791 F2d 1460 Mason v. R Bowen

791 F.2d 1460

14 Soc.Sec.Rep.Ser. 28, Unempl.Ins.Rep. CCH 16,842
Linda MASON, Plaintiff-Appellant,
Otis R. BOWEN, Secretary of Health and Human Services,

No. 85-3904

Non-Argument Calendar.

United States Court of Appeals,
Eleventh Circuit.

June 23, 1986.
As Amended June 24, 1986.

Leon B. Cheek, III, Casselberry, Fla., for plaintiff-appellant.

Kendell W. Wherry, Asst. U.S. Atty., Orlando, Fla., for defendant-appellee.

Appeal from the United States District Court for the Middle District of Florida.

Before GODBOLD, Chief Judge, HILL and ANDERSON, Circuit Judges.

GODBOLD, Chief Judge:

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Mason appeals from the district court's judgment affirming the determination of the Secretary that she is not entitled to social security disability benefits because she is able to do sedentary work as defined by 20 C.F.R. Sec. 404.1567(a). In making his determination the Administrative Law Judge (ALJ), whose findings were adopted by the Secretary, did not consider Mason's subjective complaints of pain. We reverse and remand to the district court with instructions to remand to the Secretary.


Mason injured her back while moving a box of wet plaster on November 24, 1980. She was employed as an apartment house manager and previously had worked as a sales person, a floral designer, and a bookkeeper. She asserts that her back injury causes her pain substantial enough to preclude her returning to these or any other line of work.


The following evidence was adduced at the hearing before the ALJ. Mason was hospitalized immediately after her injury. While in the hospital she underwent a lumbar venogram that revealed a medial displacement of the anterior internal venous plexus with nonfilling of its radicular branch at the L5-S1 level on the right. On March 21, 1981 she underwent a laminectomy and foraminotomy to correct this problem. A lumbar myelogram performed ten days later was normal.


Beginning a year later, in March 1982, Mason was examined separately by Drs. Kim, Schaeffer and Pearson. At her next to last visit to Dr. Schaeffer he observed:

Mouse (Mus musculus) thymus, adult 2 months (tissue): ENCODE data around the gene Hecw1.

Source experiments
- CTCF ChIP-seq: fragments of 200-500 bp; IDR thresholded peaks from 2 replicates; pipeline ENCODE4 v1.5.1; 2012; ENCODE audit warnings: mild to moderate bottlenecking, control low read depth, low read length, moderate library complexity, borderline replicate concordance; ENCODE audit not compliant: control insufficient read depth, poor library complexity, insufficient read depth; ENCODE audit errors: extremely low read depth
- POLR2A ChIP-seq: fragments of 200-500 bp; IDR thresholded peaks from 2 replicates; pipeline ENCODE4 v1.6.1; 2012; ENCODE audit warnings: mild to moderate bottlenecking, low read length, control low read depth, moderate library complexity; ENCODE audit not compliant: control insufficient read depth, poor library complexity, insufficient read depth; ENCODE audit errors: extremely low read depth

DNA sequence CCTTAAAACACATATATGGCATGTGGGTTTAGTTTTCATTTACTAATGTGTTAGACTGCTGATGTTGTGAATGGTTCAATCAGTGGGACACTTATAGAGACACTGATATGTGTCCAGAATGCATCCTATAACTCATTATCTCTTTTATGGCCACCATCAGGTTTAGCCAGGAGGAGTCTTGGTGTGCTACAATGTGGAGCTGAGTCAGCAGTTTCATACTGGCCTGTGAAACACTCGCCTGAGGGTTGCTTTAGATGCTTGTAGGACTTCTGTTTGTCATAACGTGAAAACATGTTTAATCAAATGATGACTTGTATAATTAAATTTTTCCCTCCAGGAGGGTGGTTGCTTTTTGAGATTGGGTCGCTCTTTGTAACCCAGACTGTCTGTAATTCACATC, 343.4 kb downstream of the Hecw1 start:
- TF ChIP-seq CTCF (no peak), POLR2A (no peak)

Examination today indicates a very anxious, tearful individual who appears to be in some physical distress. Examination of her spine indicates considerable loss of normal lumbosacral motion and considerable paravertebral muscle spasm in the low back area. She cannot stand erect. Lumbosacral spinal motion is severely limited due to pain and discomfort. The pain is rather diffuse and not confined to the sciatic notch areas. In general, the entire lower lumbar area is painful. Straight leg test does produce pain bilaterally. The pain is suggestive of sciatica. Straight leg test is positive on the right at about 45? and 60? on the left. Again the right Achille's reflex is diminished. However, muscle strength appears to be good. There is no evidence of any sensory or circulatory problems. The patient can hardly ambulate due to the pain in the low back area.


R. 408.


Mason visited Dr. Pearson for disability evaluation. He observed that Mason "has had a long history of back difficulties. She has only had one surgical procedure. She has had no improvement subsequent to the surgery." R. 410. He diagnosed that she was suffering from "degenerative disc disease of the lumbosacral spine," and concluded that "it would be difficult for her to maintain the requirements of her previous gainful employment as an apartment manager." Id. After three more visits to Dr. Pearson he noted: